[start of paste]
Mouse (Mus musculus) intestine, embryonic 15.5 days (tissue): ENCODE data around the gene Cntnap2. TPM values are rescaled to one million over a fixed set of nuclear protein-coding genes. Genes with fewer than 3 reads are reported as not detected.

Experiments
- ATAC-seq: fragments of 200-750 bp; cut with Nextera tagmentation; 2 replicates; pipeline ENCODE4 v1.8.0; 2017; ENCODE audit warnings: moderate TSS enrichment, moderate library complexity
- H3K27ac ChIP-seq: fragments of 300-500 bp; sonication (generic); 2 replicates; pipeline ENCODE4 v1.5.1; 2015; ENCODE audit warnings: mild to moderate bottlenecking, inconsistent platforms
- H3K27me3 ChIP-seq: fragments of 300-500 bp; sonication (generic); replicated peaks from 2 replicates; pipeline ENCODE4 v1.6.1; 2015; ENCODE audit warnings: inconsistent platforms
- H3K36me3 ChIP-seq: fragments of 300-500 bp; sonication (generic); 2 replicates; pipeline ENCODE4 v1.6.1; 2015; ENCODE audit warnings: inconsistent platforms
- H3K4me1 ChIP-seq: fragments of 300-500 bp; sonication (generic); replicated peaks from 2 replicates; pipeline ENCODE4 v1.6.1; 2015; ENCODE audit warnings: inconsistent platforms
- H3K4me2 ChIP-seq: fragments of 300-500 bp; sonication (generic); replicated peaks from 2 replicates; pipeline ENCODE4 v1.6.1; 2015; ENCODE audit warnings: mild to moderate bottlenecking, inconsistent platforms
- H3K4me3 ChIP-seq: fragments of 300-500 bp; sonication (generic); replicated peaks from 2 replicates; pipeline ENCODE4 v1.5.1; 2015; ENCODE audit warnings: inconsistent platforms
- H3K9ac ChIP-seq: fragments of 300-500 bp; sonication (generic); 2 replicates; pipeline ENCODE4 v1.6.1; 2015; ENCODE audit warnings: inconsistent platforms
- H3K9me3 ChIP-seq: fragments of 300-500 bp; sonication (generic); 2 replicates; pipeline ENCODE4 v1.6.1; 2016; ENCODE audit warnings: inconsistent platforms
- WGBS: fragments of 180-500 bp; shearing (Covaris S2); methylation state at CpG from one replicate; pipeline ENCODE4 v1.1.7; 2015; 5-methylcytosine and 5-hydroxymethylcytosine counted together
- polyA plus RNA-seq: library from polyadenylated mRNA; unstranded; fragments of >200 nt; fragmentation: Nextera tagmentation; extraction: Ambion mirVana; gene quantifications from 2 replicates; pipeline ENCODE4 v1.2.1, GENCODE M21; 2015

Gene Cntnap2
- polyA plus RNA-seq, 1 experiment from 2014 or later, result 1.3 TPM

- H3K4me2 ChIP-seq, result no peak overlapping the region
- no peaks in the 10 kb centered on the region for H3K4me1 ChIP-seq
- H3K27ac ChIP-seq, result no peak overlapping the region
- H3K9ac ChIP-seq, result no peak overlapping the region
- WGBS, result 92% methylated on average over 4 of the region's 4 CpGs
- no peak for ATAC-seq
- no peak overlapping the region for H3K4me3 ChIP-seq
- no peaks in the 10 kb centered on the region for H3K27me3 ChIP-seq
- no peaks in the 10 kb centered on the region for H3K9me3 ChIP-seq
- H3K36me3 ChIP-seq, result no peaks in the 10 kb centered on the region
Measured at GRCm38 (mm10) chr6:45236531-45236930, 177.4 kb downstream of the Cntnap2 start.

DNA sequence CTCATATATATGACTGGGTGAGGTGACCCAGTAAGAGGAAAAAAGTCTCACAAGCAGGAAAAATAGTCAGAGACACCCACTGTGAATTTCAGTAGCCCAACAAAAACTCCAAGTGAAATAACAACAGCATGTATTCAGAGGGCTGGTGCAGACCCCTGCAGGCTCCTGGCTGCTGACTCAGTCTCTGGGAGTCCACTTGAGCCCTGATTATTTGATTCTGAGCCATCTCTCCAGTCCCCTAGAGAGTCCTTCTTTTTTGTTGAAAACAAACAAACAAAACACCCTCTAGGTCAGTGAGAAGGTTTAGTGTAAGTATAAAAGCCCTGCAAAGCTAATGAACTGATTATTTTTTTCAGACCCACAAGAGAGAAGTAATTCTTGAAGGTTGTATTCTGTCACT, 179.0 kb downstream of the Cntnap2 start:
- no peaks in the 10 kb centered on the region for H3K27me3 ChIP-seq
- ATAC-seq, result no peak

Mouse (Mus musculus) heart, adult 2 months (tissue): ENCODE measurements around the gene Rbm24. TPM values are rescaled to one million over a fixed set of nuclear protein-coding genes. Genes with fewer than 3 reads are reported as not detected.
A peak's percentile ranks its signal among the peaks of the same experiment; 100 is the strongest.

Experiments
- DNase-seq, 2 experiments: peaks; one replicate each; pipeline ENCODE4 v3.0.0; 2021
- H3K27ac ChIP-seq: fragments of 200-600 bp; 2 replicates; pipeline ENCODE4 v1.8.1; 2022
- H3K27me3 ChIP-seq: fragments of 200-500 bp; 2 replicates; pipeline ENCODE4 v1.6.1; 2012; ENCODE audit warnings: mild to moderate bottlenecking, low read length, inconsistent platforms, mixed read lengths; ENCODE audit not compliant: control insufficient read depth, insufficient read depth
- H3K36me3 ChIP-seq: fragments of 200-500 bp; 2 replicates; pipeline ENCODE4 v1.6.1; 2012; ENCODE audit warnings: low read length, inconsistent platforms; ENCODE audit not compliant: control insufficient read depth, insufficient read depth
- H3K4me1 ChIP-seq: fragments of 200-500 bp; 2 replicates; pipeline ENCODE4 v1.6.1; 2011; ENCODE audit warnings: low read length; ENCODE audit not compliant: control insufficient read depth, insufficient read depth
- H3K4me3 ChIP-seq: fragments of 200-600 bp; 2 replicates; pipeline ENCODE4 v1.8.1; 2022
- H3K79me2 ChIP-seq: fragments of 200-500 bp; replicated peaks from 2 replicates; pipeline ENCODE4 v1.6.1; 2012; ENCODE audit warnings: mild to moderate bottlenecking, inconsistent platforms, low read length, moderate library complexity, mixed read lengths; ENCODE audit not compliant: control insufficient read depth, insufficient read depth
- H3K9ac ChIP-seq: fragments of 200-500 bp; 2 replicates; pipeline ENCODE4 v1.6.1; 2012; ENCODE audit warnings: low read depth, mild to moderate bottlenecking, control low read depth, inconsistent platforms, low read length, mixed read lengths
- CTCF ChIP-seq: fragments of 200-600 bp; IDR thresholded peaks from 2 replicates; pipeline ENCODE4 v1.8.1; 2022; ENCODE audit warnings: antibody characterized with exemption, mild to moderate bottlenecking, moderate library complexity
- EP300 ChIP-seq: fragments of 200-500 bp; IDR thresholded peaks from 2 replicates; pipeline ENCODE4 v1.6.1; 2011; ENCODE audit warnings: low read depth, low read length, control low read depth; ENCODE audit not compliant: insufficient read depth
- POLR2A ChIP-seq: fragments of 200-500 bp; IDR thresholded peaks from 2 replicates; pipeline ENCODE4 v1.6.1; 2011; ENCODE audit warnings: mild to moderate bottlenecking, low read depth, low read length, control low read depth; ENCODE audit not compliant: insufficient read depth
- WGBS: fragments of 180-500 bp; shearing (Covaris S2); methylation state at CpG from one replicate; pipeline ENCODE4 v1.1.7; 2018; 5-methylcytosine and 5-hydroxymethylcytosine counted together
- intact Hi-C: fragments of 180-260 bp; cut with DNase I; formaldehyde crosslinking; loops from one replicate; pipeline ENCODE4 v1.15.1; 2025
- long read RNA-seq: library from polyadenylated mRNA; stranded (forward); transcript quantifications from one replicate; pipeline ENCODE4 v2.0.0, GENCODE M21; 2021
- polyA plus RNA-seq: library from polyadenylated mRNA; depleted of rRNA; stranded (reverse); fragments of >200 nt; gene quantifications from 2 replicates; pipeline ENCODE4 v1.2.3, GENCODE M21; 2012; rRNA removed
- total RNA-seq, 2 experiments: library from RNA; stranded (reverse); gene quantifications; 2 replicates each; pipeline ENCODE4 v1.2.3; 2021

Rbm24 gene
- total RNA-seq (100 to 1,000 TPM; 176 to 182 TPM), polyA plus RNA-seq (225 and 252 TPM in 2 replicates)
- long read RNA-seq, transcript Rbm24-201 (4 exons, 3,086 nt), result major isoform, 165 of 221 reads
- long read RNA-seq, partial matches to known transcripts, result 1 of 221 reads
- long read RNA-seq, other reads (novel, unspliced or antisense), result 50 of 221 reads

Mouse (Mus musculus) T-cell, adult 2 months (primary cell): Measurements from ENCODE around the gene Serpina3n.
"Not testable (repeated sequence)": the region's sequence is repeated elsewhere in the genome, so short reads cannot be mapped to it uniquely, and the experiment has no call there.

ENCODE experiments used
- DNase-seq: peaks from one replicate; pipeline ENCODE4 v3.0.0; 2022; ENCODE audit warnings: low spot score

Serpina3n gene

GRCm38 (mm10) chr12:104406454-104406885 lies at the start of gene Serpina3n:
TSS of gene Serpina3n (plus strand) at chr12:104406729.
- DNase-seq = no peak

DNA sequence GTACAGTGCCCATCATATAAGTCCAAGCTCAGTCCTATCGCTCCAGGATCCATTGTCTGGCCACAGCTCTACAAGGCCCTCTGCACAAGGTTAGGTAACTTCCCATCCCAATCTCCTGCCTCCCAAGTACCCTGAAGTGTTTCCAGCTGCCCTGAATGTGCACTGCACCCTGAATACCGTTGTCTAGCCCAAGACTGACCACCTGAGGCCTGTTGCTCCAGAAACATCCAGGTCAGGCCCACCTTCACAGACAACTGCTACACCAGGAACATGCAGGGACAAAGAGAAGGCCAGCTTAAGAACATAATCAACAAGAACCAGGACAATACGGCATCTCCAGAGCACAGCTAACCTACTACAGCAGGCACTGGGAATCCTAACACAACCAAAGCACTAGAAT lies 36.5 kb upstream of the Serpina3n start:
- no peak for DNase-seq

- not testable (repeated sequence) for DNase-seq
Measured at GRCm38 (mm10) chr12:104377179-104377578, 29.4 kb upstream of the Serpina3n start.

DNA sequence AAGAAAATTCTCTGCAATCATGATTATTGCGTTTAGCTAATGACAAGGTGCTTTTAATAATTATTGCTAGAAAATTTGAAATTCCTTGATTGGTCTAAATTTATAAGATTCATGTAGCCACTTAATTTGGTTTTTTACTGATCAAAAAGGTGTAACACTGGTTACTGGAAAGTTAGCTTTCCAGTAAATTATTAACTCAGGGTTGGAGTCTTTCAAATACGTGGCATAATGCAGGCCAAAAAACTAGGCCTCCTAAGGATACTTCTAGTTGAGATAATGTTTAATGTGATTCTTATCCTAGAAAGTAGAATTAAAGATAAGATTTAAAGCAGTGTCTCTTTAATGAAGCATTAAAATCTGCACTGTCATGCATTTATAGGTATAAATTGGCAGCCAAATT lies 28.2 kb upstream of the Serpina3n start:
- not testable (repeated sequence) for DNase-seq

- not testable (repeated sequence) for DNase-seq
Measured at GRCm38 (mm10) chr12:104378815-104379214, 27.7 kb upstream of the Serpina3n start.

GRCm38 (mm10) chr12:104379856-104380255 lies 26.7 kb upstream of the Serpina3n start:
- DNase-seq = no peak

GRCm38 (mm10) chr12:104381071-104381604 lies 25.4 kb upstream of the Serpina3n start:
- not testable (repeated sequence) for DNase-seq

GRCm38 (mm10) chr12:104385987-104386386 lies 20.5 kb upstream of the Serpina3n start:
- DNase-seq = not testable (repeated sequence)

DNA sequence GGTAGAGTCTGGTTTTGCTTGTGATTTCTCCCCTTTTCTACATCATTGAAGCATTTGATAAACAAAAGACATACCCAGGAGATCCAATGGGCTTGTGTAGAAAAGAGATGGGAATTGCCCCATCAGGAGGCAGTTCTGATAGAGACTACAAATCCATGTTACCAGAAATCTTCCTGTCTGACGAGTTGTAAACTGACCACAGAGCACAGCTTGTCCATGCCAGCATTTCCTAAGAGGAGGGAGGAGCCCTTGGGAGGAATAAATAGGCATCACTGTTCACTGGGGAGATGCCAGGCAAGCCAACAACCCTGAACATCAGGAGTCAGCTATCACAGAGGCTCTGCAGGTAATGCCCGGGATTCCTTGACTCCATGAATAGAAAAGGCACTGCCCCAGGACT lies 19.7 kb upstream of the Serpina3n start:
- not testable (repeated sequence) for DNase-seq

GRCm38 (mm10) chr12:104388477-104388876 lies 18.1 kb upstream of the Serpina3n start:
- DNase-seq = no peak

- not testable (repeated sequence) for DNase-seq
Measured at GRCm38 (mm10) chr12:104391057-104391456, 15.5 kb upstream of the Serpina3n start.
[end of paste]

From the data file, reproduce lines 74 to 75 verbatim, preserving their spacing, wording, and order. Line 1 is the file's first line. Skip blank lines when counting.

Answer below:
GRCm38 (mm10) chr12:104385987-104386386 lies 20.5 kb upstream of the Serpina3n start:
- DNase-seq = not testable (repeated sequence)